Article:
Some highlights from the day's business news:
Dow, S&P 500 close at highest levels in 2 years
U.S. stocks started February with a bang Tuesday, with the Dow and S&P 500 closing above key psychological levels for the first time in more than two years, and the Nasdaq gaining almost 2%.
Investors overcame ongoing jitters over protests in Egypt and new developments in Jordan, where the king dismissed his government and appointed a new prime minister.
The Dow Jones industrial average rallied 148 points, or 1.3%, to finish at 12,040, the highest June 19, 2008. All but three of the 30 blue-chip components moved higher. A 5.5% jump in shares of Pfizer led the advance, with the drugmaker posting better-than-expected fourth-quarter earnings. Alcoa and Bank of America were also big Dow gainers.
The S&P 500 added 21 points, or 1.7%, to close at 1,307, also the highest since June 2008. Shares of printer manufacturer Lexmark soared more than 13% following strong earnings and an upbeat forecast.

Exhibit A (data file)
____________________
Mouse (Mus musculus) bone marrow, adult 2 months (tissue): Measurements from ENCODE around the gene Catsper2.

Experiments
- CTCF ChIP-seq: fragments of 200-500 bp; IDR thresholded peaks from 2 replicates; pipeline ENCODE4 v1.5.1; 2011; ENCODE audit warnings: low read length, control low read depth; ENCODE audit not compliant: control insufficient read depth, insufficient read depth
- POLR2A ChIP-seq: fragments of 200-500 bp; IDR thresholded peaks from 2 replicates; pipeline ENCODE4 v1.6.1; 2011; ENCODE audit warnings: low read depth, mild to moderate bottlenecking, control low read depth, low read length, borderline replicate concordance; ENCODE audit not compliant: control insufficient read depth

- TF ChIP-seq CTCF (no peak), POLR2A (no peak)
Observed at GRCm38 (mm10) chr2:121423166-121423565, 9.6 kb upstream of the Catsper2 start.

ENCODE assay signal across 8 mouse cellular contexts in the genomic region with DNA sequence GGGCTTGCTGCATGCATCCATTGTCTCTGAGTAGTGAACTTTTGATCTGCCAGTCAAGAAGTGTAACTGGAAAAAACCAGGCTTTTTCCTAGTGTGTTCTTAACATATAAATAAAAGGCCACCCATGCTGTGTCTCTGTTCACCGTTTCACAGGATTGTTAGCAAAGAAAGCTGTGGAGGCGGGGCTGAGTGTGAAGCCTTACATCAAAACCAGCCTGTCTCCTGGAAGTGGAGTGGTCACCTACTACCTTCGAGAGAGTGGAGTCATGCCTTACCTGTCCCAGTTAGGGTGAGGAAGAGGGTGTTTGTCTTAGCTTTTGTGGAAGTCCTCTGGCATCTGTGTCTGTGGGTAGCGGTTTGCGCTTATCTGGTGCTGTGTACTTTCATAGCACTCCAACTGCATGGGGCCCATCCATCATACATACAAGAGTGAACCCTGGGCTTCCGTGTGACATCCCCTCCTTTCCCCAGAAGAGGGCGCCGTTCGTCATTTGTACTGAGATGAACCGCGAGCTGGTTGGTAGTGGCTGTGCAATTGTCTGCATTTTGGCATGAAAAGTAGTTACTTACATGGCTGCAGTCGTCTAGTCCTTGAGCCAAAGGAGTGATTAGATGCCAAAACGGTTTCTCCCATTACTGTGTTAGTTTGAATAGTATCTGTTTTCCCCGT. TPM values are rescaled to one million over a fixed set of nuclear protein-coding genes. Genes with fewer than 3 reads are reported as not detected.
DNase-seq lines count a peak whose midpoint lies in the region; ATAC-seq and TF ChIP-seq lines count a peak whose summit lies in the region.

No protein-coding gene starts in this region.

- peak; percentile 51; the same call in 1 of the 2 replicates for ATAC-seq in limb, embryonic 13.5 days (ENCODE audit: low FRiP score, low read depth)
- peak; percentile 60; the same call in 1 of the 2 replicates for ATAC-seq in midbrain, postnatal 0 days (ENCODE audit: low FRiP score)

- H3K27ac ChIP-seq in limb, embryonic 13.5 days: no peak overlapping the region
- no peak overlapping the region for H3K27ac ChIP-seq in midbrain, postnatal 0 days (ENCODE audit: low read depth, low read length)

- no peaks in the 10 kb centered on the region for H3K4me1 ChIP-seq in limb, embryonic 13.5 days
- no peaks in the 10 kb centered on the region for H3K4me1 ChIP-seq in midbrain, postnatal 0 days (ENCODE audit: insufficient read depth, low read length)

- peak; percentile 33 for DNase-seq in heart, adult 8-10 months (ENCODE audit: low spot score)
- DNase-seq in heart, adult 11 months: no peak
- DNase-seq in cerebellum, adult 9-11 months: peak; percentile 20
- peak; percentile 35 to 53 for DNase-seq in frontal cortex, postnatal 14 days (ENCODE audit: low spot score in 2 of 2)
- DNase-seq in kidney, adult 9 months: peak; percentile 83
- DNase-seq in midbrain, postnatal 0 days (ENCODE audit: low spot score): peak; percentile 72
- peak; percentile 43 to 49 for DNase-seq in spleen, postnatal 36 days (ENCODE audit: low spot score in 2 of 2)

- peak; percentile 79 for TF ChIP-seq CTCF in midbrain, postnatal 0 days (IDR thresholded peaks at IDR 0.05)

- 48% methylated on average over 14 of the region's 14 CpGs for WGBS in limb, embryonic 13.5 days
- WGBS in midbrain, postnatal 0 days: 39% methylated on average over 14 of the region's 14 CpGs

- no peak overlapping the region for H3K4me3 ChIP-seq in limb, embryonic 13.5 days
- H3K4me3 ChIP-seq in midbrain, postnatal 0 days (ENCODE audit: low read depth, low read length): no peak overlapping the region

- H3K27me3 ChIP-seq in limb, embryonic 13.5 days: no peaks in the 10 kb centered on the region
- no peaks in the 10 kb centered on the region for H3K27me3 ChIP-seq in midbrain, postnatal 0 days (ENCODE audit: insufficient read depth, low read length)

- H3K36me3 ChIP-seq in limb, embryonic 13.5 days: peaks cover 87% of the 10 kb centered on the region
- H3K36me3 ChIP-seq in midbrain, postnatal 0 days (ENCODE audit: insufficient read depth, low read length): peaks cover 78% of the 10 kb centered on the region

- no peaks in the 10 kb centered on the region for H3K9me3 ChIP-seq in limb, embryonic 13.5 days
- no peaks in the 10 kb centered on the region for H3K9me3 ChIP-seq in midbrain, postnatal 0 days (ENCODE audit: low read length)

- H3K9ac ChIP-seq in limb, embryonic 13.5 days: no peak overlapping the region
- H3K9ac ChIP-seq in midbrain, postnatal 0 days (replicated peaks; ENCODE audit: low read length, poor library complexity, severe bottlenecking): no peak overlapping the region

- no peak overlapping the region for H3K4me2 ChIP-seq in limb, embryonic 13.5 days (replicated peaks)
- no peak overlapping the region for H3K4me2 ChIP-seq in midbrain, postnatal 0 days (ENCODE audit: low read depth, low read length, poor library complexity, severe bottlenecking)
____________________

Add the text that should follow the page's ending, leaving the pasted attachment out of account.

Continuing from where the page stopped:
The Nasdaq gained 51 points, or 1.9%. Baidu was the tech-heavy index's big winner, with shares spiking more than 9%. China's main Internet search provider said its fourth-quarter profit nearly tripled from a year earlier, to $176 million.
Pressure builds for debt reduction
The push to come up with a plan to reduce national debt got a bipartisan bear hug in the Senate on Tuesday.
Three lawmakers who sat on President Obama's bipartisan debt commission - Sens. Kent Conrad, Tom Coburn and Mike Crapo - convened a meeting of more than 30 senators from both parties "to make sure everyone comes to consensus on how big the problem is and how real it is," Coburn told CNN.
Sen. Ron Wyden, who attended the meeting, said senators want to figure out a serious "down payment" on debt reduction and tackle one structural problem.
"I believe there is a sense that if you're going to turn this around and grow the economy, you're going to have to deal with one, major, long-term issue this year," he said.
CNNMonday.com reporters Hibah Yousufï»¿ and Jeanne Sahadi and CNN congressional producer Ted Barrett contributed to this report.